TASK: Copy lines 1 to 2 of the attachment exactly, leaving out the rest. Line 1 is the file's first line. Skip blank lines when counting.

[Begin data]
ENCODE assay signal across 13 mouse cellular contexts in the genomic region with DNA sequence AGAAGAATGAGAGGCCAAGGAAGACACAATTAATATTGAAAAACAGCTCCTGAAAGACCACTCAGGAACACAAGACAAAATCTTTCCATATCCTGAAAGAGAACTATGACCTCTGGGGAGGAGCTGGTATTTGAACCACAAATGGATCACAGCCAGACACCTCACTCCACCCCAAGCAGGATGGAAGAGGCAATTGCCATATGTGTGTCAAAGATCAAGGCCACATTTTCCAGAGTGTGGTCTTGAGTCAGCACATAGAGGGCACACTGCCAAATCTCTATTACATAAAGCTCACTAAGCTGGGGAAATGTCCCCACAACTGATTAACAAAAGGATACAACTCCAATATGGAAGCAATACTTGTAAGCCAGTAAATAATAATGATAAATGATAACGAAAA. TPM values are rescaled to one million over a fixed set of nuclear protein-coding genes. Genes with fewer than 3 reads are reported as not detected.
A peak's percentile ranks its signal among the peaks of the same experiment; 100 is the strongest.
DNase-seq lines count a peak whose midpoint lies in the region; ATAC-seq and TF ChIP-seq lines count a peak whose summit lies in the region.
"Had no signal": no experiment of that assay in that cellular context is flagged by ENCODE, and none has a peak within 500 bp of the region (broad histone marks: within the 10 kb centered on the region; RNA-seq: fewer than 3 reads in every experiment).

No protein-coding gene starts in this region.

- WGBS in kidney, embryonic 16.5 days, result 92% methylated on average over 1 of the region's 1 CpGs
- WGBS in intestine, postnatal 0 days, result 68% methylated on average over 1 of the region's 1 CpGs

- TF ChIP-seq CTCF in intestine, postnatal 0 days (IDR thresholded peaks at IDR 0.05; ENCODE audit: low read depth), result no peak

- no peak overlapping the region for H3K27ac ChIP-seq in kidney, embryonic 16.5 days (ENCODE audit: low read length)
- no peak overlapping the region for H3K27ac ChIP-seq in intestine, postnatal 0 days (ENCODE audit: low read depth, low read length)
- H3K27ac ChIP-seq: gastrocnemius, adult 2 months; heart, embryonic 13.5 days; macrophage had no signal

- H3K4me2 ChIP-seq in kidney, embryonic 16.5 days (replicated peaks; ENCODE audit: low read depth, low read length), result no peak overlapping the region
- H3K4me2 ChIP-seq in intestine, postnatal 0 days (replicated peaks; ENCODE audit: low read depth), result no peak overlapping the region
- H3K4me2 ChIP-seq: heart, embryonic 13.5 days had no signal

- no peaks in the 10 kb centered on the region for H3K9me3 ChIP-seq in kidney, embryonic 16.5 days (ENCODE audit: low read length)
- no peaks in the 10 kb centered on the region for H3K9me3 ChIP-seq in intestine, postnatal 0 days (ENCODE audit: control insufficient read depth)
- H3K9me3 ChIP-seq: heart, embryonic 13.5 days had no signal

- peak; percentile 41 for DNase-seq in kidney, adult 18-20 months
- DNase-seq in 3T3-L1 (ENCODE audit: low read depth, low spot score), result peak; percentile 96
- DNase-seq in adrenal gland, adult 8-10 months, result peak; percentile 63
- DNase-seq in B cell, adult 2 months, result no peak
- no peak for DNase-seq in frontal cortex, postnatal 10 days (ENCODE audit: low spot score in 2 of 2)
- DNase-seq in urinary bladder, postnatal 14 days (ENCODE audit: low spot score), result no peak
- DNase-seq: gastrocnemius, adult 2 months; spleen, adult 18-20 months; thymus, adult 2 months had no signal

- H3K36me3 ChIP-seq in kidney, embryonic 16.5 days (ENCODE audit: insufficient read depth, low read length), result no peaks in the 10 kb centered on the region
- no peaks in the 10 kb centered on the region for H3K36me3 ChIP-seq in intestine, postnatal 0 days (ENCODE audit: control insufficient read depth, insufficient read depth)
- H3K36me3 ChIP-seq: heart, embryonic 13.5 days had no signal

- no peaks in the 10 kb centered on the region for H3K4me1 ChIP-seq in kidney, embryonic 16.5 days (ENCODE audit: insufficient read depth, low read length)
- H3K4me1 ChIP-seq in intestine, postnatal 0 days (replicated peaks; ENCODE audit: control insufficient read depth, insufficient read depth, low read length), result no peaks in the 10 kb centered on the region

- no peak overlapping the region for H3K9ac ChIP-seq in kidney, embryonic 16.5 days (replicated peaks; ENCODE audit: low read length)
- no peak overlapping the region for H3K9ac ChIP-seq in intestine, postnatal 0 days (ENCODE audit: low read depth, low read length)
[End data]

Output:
ENCODE assay signal across 13 mouse cellular contexts in the genomic region with DNA sequence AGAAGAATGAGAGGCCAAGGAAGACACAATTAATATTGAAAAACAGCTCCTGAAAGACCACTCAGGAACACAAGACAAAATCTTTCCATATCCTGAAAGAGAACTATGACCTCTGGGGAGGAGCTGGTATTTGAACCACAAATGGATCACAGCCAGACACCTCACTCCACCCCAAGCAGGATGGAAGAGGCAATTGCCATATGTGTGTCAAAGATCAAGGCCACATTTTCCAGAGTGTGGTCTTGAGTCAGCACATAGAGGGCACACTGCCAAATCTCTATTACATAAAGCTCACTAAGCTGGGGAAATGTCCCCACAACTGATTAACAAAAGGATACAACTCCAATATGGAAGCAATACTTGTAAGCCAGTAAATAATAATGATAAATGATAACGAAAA. TPM values are rescaled to one million over a fixed set of nuclear protein-coding genes. Genes with fewer than 3 reads are reported as not detected.
A peak's percentile ranks its signal among the peaks of the same experiment; 100 is the strongest.